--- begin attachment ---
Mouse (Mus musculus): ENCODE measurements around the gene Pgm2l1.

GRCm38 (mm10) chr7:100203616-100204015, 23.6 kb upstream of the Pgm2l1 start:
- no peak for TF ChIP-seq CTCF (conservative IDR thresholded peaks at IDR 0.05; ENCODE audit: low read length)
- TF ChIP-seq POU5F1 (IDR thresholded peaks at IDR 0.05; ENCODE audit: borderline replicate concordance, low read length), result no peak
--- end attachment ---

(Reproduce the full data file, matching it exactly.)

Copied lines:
Mouse (Mus musculus): ENCODE measurements around the gene Pgm2l1.

GRCm38 (mm10) chr7:100203616-100204015, 23.6 kb upstream of the Pgm2l1 start:
- no peak for TF ChIP-seq CTCF (conservative IDR thresholded peaks at IDR 0.05; ENCODE audit: low read length)
- TF ChIP-seq POU5F1 (IDR thresholded peaks at IDR 0.05; ENCODE audit: borderline replicate concordance, low read length), result no peak